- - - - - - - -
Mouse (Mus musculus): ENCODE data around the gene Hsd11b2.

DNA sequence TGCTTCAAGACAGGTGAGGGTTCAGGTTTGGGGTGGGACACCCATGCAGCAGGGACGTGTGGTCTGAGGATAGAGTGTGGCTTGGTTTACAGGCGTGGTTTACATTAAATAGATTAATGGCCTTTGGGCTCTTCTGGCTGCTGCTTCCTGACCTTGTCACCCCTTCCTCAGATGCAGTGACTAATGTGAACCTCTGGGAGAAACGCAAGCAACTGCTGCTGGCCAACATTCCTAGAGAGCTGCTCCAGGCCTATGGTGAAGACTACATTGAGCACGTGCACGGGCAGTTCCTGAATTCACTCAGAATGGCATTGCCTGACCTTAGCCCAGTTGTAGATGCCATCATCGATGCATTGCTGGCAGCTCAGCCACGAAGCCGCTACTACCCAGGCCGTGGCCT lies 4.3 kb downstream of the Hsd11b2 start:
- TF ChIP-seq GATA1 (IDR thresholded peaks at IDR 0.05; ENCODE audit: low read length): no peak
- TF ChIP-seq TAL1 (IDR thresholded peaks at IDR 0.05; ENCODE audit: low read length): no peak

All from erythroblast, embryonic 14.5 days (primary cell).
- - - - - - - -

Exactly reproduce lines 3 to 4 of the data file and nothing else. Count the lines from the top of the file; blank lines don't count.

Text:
- TF ChIP-seq GATA1 (IDR thresholded peaks at IDR 0.05; ENCODE audit: low read length): no peak
- TF ChIP-seq TAL1 (IDR thresholded peaks at IDR 0.05; ENCODE audit: low read length): no peak